Europe’s populists will likely enjoy a series of red-letter days this month. The parties that constitute Europe’s resurgent hard-right, from the French Front National (FN) to Britain’s UKIP to the Finnish ‘Finns party’, are set to make major gains in next week’s European parliament elections. Such success would also represent no rabbit out of a hat. In recent years, capitalising upon economic crisis, distrust of political classes and dislike of immigrants, Europe’s populists have enjoyed a series of impressive gains. Geert Wilders’ PVV have become the third largest party in the Dutch parliament. UKIP consistently poll over 20% in Britain. The recent success of the FN in French local elections, rattling the political establishment and prompting the sacking of the French Prime Minister, was the latest notable populist achievement.
The mainstream’s response to these developments has nonetheless been relatively sedate. An Economist analysis of the populists thus arrived at a conclusion shared by many in the political establishment; namely that these parties are miserably organized, likely to disintegrate on attaining any power, and have probably reached a zenith in support. This conclusion is not inconsistent with historical experiences. Similar movements have made similar advances in post-war Europe, yet have collapsed when forced to make the compromises power inevitably involves. The examples of Jörg Haider’s Freedom Party (part of the Austrian Government in the late 1990s) and Jean-Marie Le Pen’s FN (which captured several municipalities in France in the 1990s) are commonly proffered.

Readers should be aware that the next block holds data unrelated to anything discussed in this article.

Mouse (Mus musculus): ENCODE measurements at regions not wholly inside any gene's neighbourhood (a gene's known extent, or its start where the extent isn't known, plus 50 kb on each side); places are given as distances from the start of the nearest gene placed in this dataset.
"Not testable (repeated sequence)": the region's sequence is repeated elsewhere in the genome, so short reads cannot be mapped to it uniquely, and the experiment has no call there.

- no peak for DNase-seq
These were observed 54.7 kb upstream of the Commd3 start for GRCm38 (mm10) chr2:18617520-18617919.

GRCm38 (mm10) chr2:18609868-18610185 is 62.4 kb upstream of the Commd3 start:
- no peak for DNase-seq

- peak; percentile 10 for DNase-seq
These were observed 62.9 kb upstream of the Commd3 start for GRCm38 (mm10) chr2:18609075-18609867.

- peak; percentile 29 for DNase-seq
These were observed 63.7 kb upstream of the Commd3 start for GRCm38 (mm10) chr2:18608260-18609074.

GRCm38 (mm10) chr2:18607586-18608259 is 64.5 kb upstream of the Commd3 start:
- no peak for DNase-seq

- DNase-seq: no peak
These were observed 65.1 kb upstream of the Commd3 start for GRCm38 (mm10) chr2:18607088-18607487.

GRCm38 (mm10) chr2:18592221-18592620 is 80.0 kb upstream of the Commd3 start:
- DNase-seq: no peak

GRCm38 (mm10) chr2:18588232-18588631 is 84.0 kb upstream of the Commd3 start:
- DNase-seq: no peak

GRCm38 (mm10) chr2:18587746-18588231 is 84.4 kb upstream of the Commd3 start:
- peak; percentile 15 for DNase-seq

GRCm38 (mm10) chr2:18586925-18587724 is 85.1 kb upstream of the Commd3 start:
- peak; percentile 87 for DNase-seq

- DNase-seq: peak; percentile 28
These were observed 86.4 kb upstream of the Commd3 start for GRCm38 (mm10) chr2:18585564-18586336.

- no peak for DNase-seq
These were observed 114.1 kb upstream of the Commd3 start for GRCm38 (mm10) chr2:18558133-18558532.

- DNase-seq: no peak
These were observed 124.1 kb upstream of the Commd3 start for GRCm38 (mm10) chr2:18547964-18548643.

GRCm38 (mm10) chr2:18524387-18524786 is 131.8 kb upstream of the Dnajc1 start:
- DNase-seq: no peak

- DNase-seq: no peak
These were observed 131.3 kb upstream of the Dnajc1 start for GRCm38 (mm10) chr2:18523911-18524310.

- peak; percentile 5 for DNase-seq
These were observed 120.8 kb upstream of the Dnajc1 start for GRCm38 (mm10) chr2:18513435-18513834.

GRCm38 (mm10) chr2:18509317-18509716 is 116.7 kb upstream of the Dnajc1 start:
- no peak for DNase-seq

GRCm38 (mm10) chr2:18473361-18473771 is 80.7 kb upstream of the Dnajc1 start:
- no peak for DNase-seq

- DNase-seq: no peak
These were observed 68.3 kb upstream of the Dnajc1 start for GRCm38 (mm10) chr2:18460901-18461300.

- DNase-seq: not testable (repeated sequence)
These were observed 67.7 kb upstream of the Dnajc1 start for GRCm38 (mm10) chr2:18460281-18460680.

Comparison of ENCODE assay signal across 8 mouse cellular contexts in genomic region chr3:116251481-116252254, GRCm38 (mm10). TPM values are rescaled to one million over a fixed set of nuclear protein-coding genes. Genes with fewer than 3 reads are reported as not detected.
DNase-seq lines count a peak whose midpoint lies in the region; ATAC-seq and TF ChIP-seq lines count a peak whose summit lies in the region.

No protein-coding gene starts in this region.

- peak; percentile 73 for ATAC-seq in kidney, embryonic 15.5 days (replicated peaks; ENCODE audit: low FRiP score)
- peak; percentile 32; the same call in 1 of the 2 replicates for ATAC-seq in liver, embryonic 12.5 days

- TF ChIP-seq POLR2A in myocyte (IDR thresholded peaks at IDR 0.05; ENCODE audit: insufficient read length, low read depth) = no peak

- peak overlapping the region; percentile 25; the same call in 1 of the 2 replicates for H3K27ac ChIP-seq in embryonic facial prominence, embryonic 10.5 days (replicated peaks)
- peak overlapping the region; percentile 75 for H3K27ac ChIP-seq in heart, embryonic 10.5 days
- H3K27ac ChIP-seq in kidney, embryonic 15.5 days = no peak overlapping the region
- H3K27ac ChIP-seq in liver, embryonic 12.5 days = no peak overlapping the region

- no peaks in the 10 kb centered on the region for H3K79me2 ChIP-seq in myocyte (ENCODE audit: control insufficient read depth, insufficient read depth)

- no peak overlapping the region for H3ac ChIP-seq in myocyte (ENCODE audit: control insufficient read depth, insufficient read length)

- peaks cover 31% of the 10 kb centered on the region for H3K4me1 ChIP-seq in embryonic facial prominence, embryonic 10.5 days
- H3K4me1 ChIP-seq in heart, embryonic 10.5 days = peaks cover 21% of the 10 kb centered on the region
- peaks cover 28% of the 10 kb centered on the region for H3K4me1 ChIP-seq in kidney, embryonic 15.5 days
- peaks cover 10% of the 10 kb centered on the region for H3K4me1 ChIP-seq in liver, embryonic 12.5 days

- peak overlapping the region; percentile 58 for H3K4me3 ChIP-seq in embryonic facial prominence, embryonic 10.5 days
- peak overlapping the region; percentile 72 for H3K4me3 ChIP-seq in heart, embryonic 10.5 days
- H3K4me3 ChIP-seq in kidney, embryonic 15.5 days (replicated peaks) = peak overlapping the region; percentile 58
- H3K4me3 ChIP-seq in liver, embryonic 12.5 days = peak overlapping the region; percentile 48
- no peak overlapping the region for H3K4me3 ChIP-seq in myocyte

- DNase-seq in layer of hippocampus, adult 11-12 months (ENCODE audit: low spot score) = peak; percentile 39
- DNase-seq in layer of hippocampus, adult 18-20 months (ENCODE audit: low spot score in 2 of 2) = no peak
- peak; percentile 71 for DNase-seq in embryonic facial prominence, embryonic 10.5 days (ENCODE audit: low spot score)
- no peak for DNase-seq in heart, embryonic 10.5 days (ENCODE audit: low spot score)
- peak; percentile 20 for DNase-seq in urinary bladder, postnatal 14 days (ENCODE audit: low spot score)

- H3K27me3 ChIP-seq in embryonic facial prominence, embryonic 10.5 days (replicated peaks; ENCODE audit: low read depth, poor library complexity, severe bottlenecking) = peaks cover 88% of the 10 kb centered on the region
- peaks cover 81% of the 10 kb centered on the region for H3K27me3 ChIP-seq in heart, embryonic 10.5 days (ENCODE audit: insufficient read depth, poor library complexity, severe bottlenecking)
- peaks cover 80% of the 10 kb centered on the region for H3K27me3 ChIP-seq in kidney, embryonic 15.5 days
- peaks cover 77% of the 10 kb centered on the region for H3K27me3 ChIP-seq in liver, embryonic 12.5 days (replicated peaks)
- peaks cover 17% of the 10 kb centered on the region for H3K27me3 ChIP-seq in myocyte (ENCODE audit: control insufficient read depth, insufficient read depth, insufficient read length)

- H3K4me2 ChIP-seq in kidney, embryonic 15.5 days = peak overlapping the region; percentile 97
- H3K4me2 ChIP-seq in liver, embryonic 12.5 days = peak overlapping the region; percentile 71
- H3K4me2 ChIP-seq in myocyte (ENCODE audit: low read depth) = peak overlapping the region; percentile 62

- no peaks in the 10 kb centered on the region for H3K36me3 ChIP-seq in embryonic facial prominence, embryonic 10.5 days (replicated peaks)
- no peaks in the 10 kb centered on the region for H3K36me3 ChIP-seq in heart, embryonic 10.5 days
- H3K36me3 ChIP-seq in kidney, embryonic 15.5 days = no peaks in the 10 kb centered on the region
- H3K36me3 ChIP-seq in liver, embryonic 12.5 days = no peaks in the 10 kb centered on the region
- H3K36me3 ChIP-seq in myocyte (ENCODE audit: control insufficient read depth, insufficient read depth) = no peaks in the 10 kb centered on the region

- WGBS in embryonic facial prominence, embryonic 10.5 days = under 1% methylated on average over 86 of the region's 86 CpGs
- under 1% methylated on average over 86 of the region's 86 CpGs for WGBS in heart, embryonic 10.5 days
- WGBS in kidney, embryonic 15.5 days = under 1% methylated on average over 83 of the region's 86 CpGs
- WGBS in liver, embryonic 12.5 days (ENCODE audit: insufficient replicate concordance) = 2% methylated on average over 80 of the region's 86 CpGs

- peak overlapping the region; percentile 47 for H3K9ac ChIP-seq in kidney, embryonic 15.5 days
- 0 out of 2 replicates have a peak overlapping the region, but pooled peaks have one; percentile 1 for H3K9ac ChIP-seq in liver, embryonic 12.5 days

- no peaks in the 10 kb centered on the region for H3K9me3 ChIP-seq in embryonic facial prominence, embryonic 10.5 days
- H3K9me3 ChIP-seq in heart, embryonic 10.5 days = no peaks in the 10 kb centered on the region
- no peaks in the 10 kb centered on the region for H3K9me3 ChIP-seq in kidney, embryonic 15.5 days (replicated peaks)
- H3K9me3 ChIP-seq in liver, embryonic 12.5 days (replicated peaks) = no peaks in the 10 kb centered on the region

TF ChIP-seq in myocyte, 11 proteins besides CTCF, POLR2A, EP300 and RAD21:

There are nonetheless grounds for thinking that this time will be different. Putting aside the fact that the populist vote is attaining levels it has scarcely before, populism’s rise reflects a crucial change in Europe’s socio-economic structure. Namely that the populists are the party of the burgeoning ‘precariat’class. Recent changes to the class structure of developed economies, involving the decline of secure employment and the related disintegration of the working classes, have given rise to a class chiefly characterized by its socio-economic precarity. It is precisely to these voters that the populists appeal. Because they scorn established institutions and attribute blame to scapegoats, such parties appeal to the disenfranchised and resentful. The recent phenomenon of the ‘squeezed middle’ has merely exacerbated things. Pressure on the middle classes, involving extra fiscal burdens and threats to traditional livelihoods, has pushed sections of the middle classes to the precariat’s margins and broadened the populist electoral base.
In the light of such developments the prospects of the populists do not appear as bleak as many foresee. The measures such parties propose, ill-conceived and reactionary as they mainly are, are also ones that are far from intrinsically unviable when in Government. Vladimir Putin thus enjoys continued success through persecution of minorities and nationalist escapades. Within EU borders Hungary’s odious Viktor Orbán wins elections on the back of policies penalising Roma and the unemployed. These countries admittedly have neither long democratic traditions nor western European socio-economic structures, yet the disintegrating social structures one observes in Europe’s west make comparable programmes progressively viable in countries like Britain and France.
Rather than waiting for an implosion of the populist parties that may never come, the best bulwark against these movements is thus action against the deteriorating socio-economic conditions that give rise to them. Precarious jobs should be made steadier, and social policies should guarantee living standards a deal better than many of Europe’s poorest today endure. That this seems to be the last thing on most policymakers’ minds is not only an indictment of our wider political system, but also suggests populism will remain a force longer than many suspect.